Generation = "III"
    ElseIf InStr(FName, "IV") > 0 Then
        FName = Replace(FName, "Sr", "")
        Generation = "IV"
    End If
    FName = Trim(FName)
    If InStr(FName, " ") Then
        k = InStr(FName, " ")
        MidName = Trim(Mid(FName, k))
        FName = Trim(Left(FName, k))
    End If
    k = 2
    Do While k <= iPts
        Degree = Degree & parts(k) & " "
        k = k + 1
    Degree = Trim(Degree)
    rs.Fields("LName") = LName
    rs.Fields("FName") = FName
    rs.Fields("MidName") = MidName
    rs.Fields("Generation") = Generation
    rs.Fields("Degree") = Degree
    If nRec Mod 1000 = 0 Then
        Debug.Print nRec
    End If
End With
MsgBox "Process Complete"
End Sub
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drjoeusaAuthor Commented:
I have had problems in the pass with exceeding the number of locks allowed.  But that error never caused the program to crash.

Jeffrey CoachmanMIS LiasonCommented:
So try Peter's suggestion first and see if that clears up this issue...
drjoeusaAuthor Commented:
Okay, I did this a couple of times and still had the problem.  For the most streamlined case, I created a new table in a new database with only the required name fields.  I then appended the names to this table.  I also imported the form to do the calculations.  So all I have in the database is the tblProviderList, and the form.  This gave me a database with about 17,500 KB.  I ran the program to split the names and the process completed without a problem.  But when I tried to run a query against the table or to compact the table, it again failed.  After running the process, the file had grown to > 714,000 KB.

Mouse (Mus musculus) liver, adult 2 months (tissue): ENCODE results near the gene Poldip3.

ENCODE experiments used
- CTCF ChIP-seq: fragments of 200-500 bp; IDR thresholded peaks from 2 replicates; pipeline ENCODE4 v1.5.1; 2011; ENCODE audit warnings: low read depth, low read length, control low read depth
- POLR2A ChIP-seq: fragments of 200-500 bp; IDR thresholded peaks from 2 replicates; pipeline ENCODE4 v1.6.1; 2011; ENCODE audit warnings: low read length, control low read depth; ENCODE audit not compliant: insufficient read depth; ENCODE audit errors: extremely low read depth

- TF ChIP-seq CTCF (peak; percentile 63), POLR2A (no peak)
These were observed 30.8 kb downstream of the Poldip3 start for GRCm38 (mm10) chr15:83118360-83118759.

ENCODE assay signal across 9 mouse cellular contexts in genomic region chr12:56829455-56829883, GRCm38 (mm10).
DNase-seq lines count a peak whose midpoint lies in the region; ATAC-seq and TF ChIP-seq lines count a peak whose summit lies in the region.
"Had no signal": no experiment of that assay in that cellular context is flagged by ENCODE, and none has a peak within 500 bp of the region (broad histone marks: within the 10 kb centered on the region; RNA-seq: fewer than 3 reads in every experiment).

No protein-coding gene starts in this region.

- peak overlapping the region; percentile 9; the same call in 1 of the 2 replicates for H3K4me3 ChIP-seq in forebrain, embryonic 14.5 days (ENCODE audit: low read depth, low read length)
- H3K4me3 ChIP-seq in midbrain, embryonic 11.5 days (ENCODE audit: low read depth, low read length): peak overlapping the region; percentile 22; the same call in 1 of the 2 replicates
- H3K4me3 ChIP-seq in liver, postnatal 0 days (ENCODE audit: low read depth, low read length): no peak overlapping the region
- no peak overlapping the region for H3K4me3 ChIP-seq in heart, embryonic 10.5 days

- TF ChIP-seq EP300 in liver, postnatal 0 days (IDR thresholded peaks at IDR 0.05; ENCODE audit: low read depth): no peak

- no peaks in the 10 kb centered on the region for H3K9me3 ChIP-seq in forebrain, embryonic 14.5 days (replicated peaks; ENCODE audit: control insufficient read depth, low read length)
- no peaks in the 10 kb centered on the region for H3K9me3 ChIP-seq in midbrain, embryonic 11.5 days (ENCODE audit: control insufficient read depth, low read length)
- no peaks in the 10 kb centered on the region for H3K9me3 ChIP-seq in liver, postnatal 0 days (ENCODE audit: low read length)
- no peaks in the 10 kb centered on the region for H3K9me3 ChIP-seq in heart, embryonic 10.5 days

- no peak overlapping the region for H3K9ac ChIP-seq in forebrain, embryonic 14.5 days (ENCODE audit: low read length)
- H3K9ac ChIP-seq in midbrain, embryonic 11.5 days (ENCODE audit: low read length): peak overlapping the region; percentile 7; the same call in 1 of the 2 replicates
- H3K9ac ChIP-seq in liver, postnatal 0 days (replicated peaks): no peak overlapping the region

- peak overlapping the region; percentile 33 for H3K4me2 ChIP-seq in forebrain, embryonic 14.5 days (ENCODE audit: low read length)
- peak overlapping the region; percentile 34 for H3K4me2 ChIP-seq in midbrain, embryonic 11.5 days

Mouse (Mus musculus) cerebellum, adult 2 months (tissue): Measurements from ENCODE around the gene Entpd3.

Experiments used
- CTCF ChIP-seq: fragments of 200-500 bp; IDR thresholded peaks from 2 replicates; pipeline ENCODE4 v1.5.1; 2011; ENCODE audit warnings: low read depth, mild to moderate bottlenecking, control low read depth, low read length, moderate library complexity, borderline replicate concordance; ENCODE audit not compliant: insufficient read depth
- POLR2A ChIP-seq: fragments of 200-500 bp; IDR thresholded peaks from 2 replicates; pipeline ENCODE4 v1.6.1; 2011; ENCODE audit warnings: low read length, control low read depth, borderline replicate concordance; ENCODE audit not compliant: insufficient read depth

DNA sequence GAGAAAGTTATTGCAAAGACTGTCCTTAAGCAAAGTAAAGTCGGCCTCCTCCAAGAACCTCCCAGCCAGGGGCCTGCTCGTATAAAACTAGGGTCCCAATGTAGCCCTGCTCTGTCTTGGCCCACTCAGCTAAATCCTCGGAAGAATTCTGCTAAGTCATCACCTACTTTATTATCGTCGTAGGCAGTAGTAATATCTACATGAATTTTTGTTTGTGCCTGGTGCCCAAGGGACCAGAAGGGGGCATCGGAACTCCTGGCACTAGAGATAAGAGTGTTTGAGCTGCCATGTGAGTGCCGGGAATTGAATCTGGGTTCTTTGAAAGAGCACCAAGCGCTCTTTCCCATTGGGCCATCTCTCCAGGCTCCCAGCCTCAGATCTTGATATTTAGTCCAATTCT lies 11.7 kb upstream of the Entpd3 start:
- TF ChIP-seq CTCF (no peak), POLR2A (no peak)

I then started over with this new database and ran the program against 10,000 records at a time.  Between each set I compacted and queried to count the number of completed records.  This worked without a problem so I now have all records calculated and the database is about 21,500 KB.  But I shouldn't have to do it this way.

Why, for this excerise would the file grow from 17,500 KB to  714 ,000 KB.  Isn't there some better way to do this?  Also, the limit is supposedly 2GB and we're not even close to that.  I done a lot of work before where files over 1.5 GB worked without a problem.
Jeffrey CoachmanMIS LiasonCommented:
1. You are not specifying the type of recordset.
Dim rst as DAO.Recordset

2. You are not setting your recordset to nothing at the end
set rst=Nothing
end sub

3. You also have a loop inside of a loop, this may also contribute

There may be other small things as well that may be contributing to this as well...

Just remember that just the act of running a recordset on "thousands" of records uses a lot of resources...
Bloat will always occur.
This is why the Compact&Repair utility exists...

<The programs stop in the middle of a relatively simple process.>
I would not categorize what you are doing there as "Simple"...